MALAYSIA OPEN SF – Home hopes shown the exit

Last Malaysians standing at their home Super 750 event, Tan Kian Meng and Lai Pei Jing failed to pull off a 3rd straight comeback as mixed doubles will get a […]

Last Malaysians standing at their home event, Tan Kian Meng and Lai Pei Jing failed to pull off a 3rd straight comeback as mixed doubles will get a repeat final.

By Don Hearn.  Photos: Yves Lacroix / Badmintonphoto (live)

Tan Kian Meng and Lai Pei Jing (pictured right) started their week off brilliantly.  The Malaysians were keen to get back on a winning track after a dismal 2018 saw them slip from the world’s top ten all the way down to #38 in the world.  They opened their campaign at their home Super 750 with a convincing win over Malaysia Masters winners and world #3 Watanabe/Higashino.

The unseeded home favourites had given the crowd something to cheer about in the next two rounds as well.  In both matches, they dropped their first game and fought back from a late deficit to force a deciding game which they won in both instances.

In Saturday’s semi-final, Tan and Lai inadvertently found themselves forced to play the same game of catch-up.  This time, it was 2018 runners-up Wang Yilyu and Huang Dongping (pictured top) who won the first game and had them on the ropes at 18-14 in the second.

The Malaysians were already 0-5 against the world #2 but they still mounted a very promising comeback, grabbing the attack and keeping up the pressure until they had cut the Chinese pair’s lead to just one point.  Huang Dongping rose to the occasion, however, and pull off some incredible angles as she and Wang held on to finish the match in two.

The mixed doubles final will hence be a repeat of last year’s final, or indeed of last year’s World Championship final or three other finals since then.  Such is the way with such consistent pairs occupying the top two spots in the world ranking.  Top seeds Zheng Siwei and Huang Yaqiong (pictured bottom) dominated their semi-final against Thailand’s Puavaranukroh/Taerattanachai, another pair they beat 5 times last year.

Mixed doubles will not be the only discipline to feature a World Championship final repeat.  A day after winning their own final repeat, Fajar Alfian / Muhammad Rian Ardianto, who reversed their result against Asian Games gold medallists, had to bow in the semi-final to Japan’s Takeshi Kamura / Keigo Sonoda (pictured).  The Japanese pair played phenomenal defense and together with their precision attacking play, they shut down the Indonesians in less than 40 minutes.

The prospect of an all-Japanese final was on the table on Saturday morning but it was cleared away when Li Junhui / Liu Yuchen had a very strong finish to ensure that Sunday’s final would instead be a replay of Nanjing last summer.  Japan’s Hoki/Kobayashi nearly erased the World Champions’ 6-point lead late in the deciding game but Li/Liu took 5 straight points to secure their place in the final.

Only former champions need apply

Men’s singles on Sunday will feature the only two overseas players in the last 12 years to have won this Malaysia Open title.  First, Olympic gold medallist Chen Long took on Asian Games gold medallist Jonatan Christie (pictured).  Christie seemed to have done the whole field a favour on Thursday, when he ousted world #1 Kento Momota.  However, with his quarter-final defeat of Axelsen, the Indonesian looked as though he might just keep the advantage to himself.

Indeed, Christie’s opener against 2015 winner Chen Long was very one-sided.  But the Chinese veteran got his act together and took the next two games convincingly.  Lin Dan performed a similarly strong finish as he took down compatriot Shi Yuqi 21-12 in the deciding game of their semi-final.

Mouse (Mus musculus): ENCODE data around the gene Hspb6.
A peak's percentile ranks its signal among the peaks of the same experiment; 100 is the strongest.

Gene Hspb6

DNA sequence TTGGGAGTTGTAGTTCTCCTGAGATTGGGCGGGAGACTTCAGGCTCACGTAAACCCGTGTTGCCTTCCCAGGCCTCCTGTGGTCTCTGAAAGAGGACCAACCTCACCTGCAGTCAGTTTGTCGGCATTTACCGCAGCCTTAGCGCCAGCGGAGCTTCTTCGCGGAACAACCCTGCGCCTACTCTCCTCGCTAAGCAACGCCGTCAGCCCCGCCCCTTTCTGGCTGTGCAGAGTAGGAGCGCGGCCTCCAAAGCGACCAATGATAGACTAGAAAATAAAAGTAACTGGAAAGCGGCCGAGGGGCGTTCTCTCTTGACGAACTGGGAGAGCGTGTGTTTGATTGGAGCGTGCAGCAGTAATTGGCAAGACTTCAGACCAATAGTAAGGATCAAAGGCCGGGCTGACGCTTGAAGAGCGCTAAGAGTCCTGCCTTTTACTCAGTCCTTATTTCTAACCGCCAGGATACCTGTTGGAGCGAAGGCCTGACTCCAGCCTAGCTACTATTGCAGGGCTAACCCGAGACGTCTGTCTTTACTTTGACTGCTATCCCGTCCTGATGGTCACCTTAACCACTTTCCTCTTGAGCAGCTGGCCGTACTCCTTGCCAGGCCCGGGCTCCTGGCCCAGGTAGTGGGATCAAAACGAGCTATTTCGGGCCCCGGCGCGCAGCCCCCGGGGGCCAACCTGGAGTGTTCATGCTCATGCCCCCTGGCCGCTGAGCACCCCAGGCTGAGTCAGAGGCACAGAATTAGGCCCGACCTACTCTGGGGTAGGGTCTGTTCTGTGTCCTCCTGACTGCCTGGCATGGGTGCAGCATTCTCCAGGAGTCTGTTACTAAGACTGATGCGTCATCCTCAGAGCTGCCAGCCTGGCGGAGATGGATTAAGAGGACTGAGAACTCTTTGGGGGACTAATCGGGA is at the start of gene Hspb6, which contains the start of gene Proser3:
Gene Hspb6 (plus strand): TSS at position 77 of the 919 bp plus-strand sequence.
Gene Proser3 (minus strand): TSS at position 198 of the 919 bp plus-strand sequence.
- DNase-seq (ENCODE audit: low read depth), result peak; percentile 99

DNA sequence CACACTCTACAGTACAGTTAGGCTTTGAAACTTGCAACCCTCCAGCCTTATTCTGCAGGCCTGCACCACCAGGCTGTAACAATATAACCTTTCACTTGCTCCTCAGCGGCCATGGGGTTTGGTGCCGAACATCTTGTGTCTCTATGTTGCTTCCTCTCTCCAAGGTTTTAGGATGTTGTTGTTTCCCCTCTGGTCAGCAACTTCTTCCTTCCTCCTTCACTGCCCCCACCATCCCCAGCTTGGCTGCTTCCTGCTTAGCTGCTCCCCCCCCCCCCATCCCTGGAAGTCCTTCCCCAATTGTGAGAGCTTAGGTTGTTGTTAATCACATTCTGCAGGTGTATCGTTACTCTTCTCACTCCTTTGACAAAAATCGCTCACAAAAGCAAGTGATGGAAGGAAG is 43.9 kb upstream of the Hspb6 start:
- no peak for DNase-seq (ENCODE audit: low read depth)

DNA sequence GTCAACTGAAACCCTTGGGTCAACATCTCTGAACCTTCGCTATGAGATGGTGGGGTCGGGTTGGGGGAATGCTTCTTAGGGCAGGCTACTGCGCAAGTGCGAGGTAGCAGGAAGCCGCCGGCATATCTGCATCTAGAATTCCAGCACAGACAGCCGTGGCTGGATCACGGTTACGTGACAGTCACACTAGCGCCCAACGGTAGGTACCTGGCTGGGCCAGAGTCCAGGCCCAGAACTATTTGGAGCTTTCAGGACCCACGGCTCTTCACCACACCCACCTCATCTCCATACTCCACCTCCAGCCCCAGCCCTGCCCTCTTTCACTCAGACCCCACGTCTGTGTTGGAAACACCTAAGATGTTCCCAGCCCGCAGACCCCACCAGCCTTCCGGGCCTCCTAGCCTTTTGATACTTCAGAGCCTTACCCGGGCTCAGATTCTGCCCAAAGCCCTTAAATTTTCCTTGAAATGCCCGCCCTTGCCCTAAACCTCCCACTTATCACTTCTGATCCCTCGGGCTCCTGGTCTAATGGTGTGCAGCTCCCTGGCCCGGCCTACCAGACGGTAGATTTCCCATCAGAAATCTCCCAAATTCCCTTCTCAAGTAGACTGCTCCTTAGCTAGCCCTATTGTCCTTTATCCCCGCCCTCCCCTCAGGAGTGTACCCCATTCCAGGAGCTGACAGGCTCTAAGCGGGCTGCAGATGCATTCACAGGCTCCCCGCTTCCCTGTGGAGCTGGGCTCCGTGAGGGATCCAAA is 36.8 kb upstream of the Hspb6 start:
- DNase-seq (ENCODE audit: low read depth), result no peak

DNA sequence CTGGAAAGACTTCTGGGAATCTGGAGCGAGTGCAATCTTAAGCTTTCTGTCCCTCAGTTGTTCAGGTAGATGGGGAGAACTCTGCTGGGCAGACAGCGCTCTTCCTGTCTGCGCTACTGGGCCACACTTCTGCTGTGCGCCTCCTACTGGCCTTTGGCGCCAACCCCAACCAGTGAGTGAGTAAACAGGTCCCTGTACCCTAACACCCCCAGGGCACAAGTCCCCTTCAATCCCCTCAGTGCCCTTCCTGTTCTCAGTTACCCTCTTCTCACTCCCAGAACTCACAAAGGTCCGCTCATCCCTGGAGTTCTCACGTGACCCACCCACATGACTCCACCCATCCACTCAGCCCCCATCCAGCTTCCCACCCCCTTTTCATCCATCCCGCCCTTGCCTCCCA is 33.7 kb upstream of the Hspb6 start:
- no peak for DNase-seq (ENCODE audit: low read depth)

Chen and Lin have already met in finals in 7 of their 12 international encounters.  The last such occasion was nearly two years ago, at the 2017 Asian Championships.

Women’s doubles was actually the first all-Chinese final to be set up.  Former World Champions Chen Qingchen and Jia Yifan (pictured) were coming off a victory in their last international tournament, as were their opponents Chang Ye Na and Jung Kyung Eun of Korea.

The Koreans started strong but Chen and Jia scored 9 unanswered points to take the first game 21-14.  Chang and Jung, who reached the final here in only their second tournament as a pair, back in 2015, stayed closer in the second game but still couldn’t avoid giving up the attack as Chen and Jia kept the pressure on with varied angle attacks.

Also looking for their second title of 2019 are German Open winners Du Yue / Li Yinhui.  They won handily over Thailand’s Jongkolphan Kititharakul and Rawinda Prajongjai.

The only final with neither a current nor a former World Champion is the women’s singles.  World #1 Tai Tzu Ying (pictured) again found the edge over Chen Yufei after losing her first match ever to the young Chinese star at last month’s All England.

Former World Champion Nozomi Okuhara had two game points against compatriot Akane Yamaguchi in their second game but was unable to force a decider.  Yamaguchi is looking for her second title of the year, after winning the German Open Super 300.

Finals line-up
XD:  Zheng Siwei / Huang Yaqiong (CHN) [1] vs. Wang Yilyu / Huang Dongping (CHN) [2]
WD:  Chen Qingchen / Jia Yifan (CHN) [5] vs. Du Yue / Li Yinhui (CHN)
MS:  Chen Long (CHN) [4] vs. Lin Dan (CHN)
WS:  Tai Tzu Ying (TPE) [1] vs. Akane Yamaguchi (JPN) [4]
MD:  Takeshi Kamura / Keigo Sonoda (JPN) [3] vs. Li Junhui / Liu Yuchen (CHN) [2]

Click here for complete semi-final results

 

Don Hearn

About Don Hearn

Don Hearn is an Editor and Correspondent who hails from a badminton-loving town in rural Canada. He joined the Badzine team in 2006 to provide coverage of the Korean badminton scene and is committed to helping Badzine to promote badminton to the place it deserves as a global sport. Contact him at: don @ badzine.net